Publicity Tips for Small Businesses

A great article or TV segment about your business can be much more effective in increasing your brand awareness than advertising. The question is, how do we get the media to listen to us? Here are a couple of tips to help!

Relevant and timely angle

All of us, business owners, feel that our offerings are unique. I encourage you to step into the shoes of a producer or editor and think about what the story is.

  • Is the story timely? Maybe your product or service connects with a holiday. Holidays celebrate just about every industry these days, take a look here for some ideas. You could also make lists of target publications and their editorial calendar topics that fit your business offerings.

  • Timing is everything. For daily newspapers, blogs, and radio, I suggest pitching your story four-to-six weeks out from your target date. Working on any shorter of a timeline reduces the potential for pickup. Those beautiful glossy magazines? Think about pitching these stories a year or more in advance.

Support materials and visuals

Before pitching, always have visual assets ready for your journalist. A pitch that is built out well and has visual support will have a greater chance of getting picked up. Some visual tips include:

  • Be sure your visuals are relevant to the story you are pitching and not template product shots. Think about showcasing your product or service in use. Images with people in them tend to be picked up more than blank product shots.

  • Do you need video? If you are pitching broadcast, you are more likely to get a segment if you have video (industry term is b-roll). Consider b-roll that shows your product process, customers enjoying your product or service, or your product and service “in action.” The video doesn’t need to be a commercial or even have audio. Clear and crisp 2-3 second shots is all that is necessary. If you’re putting a video together for the first time, take a look at a story on your favorite broadcast TV show, like Good Morning America or the Today show. Watch how the producers use the video to help make the segment more visually appealing as a spokesperson tells the story.

  • Have a well-written press release. Your pitch should be tight and targeted to the receiver; however, you should have a press release that provides all supporting information. Your press release has all the details like who, what, when, where, and company history.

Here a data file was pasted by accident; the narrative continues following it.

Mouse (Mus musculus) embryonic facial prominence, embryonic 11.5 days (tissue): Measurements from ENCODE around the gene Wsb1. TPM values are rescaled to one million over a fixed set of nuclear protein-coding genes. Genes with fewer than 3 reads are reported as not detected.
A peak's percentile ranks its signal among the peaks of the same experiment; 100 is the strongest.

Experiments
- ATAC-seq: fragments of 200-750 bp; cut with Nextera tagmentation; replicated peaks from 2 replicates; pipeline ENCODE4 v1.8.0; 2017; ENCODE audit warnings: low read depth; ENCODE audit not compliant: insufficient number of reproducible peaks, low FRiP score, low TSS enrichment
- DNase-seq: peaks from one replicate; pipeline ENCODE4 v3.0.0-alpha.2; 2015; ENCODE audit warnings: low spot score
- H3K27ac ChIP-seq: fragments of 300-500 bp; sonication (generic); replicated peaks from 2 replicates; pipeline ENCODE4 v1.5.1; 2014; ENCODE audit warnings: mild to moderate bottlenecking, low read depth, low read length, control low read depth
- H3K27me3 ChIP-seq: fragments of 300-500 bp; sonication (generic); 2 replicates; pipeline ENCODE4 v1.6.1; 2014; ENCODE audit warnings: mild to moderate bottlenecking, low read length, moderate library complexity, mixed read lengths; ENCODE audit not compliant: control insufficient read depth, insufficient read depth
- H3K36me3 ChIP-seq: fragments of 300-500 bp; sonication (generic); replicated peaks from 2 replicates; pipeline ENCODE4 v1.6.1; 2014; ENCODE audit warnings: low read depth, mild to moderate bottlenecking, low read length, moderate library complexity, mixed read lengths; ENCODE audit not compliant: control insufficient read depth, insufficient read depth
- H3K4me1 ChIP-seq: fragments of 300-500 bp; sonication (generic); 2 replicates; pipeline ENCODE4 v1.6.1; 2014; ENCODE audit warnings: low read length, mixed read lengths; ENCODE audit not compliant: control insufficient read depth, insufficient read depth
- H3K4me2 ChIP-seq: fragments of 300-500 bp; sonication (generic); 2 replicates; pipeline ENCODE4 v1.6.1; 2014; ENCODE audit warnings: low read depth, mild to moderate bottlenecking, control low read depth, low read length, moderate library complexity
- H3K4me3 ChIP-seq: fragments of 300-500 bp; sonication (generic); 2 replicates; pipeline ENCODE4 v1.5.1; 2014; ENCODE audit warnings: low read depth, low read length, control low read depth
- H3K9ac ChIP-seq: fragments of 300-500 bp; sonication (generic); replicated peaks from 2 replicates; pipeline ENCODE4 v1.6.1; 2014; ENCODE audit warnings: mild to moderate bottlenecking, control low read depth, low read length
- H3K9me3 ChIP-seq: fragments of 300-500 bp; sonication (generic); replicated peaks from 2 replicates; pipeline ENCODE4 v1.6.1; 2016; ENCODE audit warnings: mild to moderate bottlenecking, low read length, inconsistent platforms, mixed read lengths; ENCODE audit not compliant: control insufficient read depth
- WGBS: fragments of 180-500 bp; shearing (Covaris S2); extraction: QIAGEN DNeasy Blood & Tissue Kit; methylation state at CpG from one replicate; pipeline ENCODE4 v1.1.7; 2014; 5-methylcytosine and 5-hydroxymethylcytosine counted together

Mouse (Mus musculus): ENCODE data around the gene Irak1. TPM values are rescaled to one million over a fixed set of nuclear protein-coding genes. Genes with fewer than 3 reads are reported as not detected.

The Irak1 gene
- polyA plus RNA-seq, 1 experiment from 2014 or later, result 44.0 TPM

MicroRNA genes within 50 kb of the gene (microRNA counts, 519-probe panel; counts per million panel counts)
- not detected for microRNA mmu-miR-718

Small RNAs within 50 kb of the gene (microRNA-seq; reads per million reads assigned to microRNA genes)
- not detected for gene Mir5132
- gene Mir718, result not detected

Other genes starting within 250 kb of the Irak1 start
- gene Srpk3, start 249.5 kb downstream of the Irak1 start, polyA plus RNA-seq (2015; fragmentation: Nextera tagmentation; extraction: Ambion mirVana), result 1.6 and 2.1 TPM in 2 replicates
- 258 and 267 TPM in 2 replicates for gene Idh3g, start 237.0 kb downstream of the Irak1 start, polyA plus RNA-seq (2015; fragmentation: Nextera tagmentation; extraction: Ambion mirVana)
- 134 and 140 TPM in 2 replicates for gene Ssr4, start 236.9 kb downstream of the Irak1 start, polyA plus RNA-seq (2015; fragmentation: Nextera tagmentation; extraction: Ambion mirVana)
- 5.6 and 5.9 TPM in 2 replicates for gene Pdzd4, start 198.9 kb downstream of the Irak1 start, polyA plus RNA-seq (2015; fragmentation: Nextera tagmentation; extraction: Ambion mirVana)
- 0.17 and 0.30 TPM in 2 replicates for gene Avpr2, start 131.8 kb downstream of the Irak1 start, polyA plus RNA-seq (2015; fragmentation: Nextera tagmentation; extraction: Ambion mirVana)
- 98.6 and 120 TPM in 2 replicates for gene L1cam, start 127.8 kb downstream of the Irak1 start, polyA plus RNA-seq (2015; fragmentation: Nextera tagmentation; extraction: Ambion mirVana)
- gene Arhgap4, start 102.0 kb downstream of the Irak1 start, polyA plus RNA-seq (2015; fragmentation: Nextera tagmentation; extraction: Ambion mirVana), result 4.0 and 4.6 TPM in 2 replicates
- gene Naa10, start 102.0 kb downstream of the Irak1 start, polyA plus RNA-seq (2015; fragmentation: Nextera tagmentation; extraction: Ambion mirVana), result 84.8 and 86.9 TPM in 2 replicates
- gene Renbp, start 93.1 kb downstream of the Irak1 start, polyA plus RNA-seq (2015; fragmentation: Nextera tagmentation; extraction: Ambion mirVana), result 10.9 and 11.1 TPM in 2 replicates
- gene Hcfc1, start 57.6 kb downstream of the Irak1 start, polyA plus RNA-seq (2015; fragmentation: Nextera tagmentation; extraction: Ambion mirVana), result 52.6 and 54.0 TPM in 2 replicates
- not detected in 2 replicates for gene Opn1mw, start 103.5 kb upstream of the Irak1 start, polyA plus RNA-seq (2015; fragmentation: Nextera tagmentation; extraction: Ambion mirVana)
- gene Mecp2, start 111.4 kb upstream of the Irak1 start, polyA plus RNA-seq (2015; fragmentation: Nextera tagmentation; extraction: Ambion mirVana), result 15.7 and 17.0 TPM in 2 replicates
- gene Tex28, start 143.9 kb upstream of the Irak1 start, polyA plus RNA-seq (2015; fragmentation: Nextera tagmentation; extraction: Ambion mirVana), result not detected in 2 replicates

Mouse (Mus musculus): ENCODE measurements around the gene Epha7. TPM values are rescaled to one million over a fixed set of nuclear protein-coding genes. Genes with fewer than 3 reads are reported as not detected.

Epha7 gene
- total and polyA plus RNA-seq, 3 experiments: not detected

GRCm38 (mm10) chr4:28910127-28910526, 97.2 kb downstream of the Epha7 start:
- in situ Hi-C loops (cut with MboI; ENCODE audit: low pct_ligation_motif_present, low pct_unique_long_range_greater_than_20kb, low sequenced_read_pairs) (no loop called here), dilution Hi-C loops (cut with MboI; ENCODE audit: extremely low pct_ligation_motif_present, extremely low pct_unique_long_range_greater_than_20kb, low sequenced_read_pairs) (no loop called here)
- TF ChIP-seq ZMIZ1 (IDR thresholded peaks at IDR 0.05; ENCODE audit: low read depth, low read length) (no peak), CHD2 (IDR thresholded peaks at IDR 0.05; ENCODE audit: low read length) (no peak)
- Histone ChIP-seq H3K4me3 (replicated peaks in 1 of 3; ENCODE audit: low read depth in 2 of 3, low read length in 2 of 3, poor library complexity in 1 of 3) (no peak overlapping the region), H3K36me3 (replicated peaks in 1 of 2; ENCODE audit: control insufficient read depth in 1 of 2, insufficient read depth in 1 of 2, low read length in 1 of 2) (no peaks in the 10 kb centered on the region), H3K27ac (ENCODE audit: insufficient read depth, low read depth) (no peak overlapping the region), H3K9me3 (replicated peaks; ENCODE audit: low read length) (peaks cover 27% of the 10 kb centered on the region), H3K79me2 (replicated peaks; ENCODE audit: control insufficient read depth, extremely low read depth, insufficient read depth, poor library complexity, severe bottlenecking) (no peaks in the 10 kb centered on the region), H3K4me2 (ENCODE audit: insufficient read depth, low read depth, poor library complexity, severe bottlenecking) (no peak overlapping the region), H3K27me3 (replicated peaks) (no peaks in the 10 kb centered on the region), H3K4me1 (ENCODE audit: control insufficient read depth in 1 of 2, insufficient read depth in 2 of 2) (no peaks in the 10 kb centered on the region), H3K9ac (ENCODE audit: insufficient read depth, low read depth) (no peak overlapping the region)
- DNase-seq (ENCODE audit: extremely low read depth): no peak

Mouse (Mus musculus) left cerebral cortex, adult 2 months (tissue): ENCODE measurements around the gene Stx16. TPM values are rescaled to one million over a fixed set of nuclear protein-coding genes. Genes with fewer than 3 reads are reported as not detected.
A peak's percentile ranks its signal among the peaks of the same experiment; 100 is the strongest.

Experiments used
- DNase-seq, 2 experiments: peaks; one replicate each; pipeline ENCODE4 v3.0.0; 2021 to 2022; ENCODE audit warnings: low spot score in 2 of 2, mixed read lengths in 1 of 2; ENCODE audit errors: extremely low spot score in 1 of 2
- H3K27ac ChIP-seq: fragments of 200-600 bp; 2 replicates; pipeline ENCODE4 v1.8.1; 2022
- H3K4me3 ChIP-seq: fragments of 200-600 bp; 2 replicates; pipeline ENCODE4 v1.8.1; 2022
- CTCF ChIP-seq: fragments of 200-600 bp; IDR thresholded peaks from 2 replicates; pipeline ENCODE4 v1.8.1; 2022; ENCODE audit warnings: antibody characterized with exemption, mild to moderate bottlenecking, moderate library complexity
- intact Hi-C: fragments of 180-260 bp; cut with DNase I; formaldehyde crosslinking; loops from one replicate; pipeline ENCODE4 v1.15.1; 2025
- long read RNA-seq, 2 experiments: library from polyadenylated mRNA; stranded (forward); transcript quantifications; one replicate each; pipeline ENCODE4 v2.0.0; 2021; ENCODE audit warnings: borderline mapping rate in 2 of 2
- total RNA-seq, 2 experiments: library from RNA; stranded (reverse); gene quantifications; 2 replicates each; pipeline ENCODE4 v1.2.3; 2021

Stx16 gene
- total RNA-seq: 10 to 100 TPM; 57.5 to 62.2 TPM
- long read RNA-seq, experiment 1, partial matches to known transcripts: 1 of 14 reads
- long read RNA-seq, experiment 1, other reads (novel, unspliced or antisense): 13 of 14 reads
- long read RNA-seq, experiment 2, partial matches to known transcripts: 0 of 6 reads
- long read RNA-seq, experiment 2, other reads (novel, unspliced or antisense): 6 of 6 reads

Do your homework & build relationships

Know the journalist’s work and understand the article you’re pitching.

  • Each time you reach out to a journalist, please Google them. Look at their recent work for trends and style and past work for stories that might be similar to the one you are thinking about pitching. Make a note of their journalistic style and adjust your pitch accordingly.

  • Build relationships with journalists at outlets important to your business product or service. In doing this, you position yourself as a leader in your industry. When journalists know you are a trusted source, they start coming to you. Additionally, taking the time to build relationships now becomes beneficial in breaking news or crisis situations.

  • Research your pitch idea. What’s out there that’s similar? If you find a story similar, dissect it so you can a) have all the supporting materials needed and b) make yours better. What media has picked up your competitor? Journalists won’t run the same story twice, so how are you going to differentiate your pitch? Another way to get great pitch ideas is to check out businesses similar to yours in other cities and the press they’ve received. Model your pitch to the coverage that strikes you the most.

Pitching the right way can take some time, but you’ll see rewards for being a trusted, thoughtful and thorough resource. Or, you can hire a publicist. Do you have a product launch or event coming up and need press support, let’s talk about working together. Schedule time with me or shoot me an email. If I’m not the right person, I’m 99.9% sure I can refer you to someone that is.

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